While I am used to a rather flat hierarchy, the German employee is used to another set of regulations. So when he blames me for doing it wrong and does that in his Standard German, to me this is like a double punishment. He tells me in an arrogant way (that is only a perception of Standard German for me) that I did do something wrong (that is in his perception what I did when contacting senior managers directly). I don‟t feel comfortable talking Standard German and feel inferior. When at the same time somebody is patronising me, the effect of making me smaller is even bigger. I don‟t feel treated correctly. But I can not yell back at the client or tell him, that I have different rules.
How did we overcome the critical communication patterns? On the one hand, he had to accept, that my competence and rules at work helped to get the video done against all the odds. As things became more complicated with senior managers cancelling their appointments and me looking for possibilities to film them in their respective offices in the US or Asia, the “client” became more and more aware of my competence in organising filming Senior Managers, no matter what.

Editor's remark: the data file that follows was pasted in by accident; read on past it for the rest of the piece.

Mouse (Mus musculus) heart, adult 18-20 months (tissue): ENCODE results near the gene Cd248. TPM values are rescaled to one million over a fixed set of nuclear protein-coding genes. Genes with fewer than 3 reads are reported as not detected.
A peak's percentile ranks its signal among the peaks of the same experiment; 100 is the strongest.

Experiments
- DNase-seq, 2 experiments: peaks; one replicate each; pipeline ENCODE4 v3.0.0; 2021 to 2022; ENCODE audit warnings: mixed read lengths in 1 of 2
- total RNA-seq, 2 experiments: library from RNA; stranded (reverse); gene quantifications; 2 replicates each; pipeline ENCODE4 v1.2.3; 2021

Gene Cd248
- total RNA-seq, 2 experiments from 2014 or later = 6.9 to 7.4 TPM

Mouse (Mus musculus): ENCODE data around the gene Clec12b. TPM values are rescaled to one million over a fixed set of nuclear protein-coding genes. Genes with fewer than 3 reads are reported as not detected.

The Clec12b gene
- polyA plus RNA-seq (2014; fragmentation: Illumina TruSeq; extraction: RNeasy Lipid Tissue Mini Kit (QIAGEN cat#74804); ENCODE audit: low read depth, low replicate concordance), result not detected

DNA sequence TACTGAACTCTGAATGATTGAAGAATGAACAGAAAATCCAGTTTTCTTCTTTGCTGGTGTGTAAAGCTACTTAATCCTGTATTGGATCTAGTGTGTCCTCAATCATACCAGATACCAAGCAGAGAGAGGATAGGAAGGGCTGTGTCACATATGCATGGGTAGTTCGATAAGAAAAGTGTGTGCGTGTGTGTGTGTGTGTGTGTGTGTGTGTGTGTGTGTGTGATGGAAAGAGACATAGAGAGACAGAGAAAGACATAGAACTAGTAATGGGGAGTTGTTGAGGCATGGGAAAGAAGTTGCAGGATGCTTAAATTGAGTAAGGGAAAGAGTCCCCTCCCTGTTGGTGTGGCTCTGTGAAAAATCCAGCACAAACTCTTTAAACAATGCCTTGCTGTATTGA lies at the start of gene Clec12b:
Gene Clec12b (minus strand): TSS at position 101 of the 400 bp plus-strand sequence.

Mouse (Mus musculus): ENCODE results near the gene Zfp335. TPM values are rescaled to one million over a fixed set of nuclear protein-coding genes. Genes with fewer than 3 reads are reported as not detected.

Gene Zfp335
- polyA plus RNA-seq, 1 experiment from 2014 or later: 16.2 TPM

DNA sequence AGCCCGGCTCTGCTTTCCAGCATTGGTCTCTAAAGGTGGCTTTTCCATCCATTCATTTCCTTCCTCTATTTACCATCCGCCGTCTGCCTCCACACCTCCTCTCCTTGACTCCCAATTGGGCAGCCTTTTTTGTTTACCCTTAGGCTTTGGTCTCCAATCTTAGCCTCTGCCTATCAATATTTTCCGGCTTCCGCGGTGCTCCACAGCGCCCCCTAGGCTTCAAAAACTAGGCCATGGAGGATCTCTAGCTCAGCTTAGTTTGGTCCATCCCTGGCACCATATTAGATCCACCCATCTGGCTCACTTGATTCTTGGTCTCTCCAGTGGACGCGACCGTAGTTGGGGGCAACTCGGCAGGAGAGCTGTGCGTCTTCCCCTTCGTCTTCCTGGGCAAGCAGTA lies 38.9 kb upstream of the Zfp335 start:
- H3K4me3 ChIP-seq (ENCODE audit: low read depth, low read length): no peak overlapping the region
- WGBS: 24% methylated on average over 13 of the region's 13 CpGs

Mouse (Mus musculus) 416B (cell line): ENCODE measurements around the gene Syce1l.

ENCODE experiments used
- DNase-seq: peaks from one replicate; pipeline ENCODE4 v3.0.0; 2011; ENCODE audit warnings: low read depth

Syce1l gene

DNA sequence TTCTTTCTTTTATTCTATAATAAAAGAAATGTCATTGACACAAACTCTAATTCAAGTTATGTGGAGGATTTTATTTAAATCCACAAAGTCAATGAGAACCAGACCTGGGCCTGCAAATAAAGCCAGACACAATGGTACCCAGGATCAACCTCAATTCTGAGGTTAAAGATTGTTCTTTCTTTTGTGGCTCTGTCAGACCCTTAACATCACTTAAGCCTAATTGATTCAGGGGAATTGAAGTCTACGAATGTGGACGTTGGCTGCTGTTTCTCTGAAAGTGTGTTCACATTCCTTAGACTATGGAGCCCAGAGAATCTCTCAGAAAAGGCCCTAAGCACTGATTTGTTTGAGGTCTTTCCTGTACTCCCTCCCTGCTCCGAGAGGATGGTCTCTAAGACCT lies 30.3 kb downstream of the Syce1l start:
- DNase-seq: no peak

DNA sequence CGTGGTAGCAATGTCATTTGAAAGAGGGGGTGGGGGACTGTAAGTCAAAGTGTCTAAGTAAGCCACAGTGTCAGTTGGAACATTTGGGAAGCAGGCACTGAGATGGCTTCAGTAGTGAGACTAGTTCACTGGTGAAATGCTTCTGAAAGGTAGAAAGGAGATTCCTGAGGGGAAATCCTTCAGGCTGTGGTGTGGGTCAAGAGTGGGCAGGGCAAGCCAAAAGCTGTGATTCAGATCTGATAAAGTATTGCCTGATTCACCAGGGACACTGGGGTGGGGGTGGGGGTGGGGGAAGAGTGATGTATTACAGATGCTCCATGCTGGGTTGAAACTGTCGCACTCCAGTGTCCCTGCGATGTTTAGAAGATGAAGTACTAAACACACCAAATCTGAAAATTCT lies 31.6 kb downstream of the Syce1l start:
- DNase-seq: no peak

On the other hand I, when I was getting tired of his arrogance, the next time he called I talked to him in Swiss German, which he seemed to understand to a certain degree. I felt much more comfortable and suddenly his tone became much friendlier when he tried very hard to follow what I was talking about. When my working colleague – she had experienced his verbal arrogance on one occasion as well – heard him talking to me in this almost humble way, she said: „I start talking Swiss German to him as well - either that or English. He seems to be much nicer than“.